- Make copies of your passport and visa
It is a good idea to give a copy of your travel documents to your on-site program providers and to leave a copy with your parents back home. Even having a few extra copies for yourself may come in handy. These are especially useful as a record if your passport becomes misplaced.
- Travel with a pal(s)
While the appeal of independent adventure is understandable, for first time travelers, it's recommended you go about it in a group. If you do decide to take the jump and travel on your own, you will need to take extra precautions. Criminals are far more likely to target and attack an individual than they are to go after a pair or a group.
- Avoid going out alone at night
Dark streets + lone foreigner. You do the math. Stick to well-lit or busy streets, or as mentioned in #4, grab some friends! Always remain alert when walking, be aware of your surroundings and avoid social distractions.
- Tell others your whereabouts
Use caution when going anywhere by yourself - even if it is for a jog or a run. Tell at least one person where you are headed so that they expect your return, or have useful information about your intended destination should something happen. Leave a schedule and itinerary if you are traveling, even if only overnight.
- Be contactable in case of an emergency
Make sure your program director, host family, or other persons responsible for your welfare have an established method of reaching you should anything important happen that you need to know about.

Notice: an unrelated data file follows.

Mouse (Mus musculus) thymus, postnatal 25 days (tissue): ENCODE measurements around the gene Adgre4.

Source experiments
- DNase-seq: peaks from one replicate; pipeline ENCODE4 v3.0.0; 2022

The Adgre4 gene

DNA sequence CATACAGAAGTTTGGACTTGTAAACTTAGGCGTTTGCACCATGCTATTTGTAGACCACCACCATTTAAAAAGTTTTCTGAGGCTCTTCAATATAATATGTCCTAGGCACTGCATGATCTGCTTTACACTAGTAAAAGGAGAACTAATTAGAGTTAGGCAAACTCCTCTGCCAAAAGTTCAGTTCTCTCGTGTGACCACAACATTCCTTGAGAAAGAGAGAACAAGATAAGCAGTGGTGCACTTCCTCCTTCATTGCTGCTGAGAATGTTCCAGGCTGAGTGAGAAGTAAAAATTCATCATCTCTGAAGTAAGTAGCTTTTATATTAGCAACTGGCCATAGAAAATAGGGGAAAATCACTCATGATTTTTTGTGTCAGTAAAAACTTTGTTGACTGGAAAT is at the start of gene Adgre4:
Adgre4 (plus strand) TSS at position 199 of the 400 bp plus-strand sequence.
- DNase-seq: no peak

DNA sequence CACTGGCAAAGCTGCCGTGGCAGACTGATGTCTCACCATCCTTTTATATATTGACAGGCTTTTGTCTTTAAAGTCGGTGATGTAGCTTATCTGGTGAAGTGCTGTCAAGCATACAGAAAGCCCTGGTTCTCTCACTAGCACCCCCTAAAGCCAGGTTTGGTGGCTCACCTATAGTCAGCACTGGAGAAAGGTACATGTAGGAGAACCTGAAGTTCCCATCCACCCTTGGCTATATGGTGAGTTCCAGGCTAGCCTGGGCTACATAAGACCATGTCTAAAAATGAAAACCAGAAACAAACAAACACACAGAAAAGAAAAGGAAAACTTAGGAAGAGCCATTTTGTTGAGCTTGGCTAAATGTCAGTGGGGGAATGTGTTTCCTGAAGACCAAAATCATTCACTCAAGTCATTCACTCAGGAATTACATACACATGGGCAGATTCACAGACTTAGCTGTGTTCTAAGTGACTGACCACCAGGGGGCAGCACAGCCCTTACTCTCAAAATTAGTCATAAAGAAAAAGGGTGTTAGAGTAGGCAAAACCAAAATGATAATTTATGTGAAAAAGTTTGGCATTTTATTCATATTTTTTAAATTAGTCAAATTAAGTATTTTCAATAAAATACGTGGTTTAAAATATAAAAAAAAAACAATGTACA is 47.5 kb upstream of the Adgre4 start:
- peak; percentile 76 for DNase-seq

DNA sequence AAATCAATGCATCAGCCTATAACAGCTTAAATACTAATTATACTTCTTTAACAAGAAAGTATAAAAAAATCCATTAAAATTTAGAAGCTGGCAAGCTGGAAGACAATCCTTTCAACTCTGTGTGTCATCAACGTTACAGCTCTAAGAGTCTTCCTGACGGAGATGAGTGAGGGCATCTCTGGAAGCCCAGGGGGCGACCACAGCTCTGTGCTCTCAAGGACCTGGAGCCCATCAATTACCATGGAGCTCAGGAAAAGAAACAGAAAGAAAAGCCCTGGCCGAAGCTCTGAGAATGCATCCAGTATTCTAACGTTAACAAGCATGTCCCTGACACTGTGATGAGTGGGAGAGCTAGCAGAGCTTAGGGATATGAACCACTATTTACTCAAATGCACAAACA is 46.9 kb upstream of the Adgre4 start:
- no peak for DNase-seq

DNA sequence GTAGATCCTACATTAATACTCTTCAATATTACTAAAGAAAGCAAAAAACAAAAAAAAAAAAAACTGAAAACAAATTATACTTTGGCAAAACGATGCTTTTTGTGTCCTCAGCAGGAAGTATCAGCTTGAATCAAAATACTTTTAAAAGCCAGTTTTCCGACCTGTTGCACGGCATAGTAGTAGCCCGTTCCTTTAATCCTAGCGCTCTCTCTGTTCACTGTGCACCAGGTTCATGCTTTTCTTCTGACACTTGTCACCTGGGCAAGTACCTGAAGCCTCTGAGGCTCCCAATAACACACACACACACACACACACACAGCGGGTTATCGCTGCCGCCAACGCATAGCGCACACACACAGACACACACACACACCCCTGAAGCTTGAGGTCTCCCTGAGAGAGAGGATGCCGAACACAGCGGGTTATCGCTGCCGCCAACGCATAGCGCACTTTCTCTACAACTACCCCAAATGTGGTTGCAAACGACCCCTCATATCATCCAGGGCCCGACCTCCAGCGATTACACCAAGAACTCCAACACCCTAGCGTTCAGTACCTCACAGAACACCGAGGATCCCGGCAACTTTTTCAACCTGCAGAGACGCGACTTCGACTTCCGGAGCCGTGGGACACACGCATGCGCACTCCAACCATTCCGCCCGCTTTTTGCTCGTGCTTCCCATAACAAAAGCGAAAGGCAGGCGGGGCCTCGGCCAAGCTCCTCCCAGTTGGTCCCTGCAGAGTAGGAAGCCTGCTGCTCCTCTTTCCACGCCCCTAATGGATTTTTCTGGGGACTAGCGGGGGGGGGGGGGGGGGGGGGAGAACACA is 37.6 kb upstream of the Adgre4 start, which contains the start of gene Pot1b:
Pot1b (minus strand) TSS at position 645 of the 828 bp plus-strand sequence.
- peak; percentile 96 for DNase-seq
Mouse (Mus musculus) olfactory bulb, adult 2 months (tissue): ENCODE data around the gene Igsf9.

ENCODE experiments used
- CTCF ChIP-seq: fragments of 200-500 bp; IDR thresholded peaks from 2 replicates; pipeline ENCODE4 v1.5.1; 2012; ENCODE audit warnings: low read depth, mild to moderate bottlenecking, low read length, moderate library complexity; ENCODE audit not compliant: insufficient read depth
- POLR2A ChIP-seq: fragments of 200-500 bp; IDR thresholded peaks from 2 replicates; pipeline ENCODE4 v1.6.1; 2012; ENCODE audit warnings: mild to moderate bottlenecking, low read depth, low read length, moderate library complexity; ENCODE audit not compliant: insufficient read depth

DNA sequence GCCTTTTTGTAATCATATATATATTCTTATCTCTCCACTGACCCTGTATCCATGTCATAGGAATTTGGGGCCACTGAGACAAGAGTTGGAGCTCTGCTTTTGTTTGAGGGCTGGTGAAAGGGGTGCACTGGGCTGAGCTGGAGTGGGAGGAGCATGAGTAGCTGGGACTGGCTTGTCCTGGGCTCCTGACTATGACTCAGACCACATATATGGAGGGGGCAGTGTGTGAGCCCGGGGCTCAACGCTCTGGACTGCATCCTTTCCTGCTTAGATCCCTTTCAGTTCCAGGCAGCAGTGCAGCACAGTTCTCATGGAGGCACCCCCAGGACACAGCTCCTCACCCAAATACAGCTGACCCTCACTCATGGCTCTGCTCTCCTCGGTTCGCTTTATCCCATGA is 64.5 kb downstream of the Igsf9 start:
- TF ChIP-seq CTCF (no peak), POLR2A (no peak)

- Be careful with alcohol
Alcohol does add fun to the mix - but carrying an open container, or appearing under the influence may make you more susceptible to crime. If you do decide to drink, do it with a few friends you know and trust, and who are equally concerned about your safety.
- Use legal taxis ONLY
Another recipe for disaster - if you use an illegal taxi, you may end up in the middle of nowhere, or worse, in an extremely dangerous situation with no easy way out.
- Have sufficient funds
Having extra money in the bank or a credit card will help finance any unexpected turns while studying abroad - such as emergency flights or hospital visits. Avoid carrying excessive amounts of money on your person, and always keep it in multiple places, such as in a money pouch, your wallet, your sock - get creative!
- Be mindful in large crowds
Crowded spaces are hot spots for pick pocketing - it'd be hard to fund those unexpected expenditures if you end up getting your cash flow swiped.
- Avoid political involvement
Finding yourself in demonstrations, rallies, or protests, even as an onlooker, can potentially result in fatality or being arrested. It's best to watch it all go down from the comfort of your own sofa.
- Keep a low profile
Try to avoid attracting excess attention to yourself - simple things such as the way you dress, talk, or behave make increase your chances of being a target of crime.
In any given situation, common sense is going to serve as your best friend. Think before you act! Oh, and have fun!
- Country specific security-related information database, courtesy of the State Department.
- NAFSA's informative page for responsible study abroad.
Photo Credit: Scott / BigStockPhoto.com and Kalulu / BigStockPhoto.com.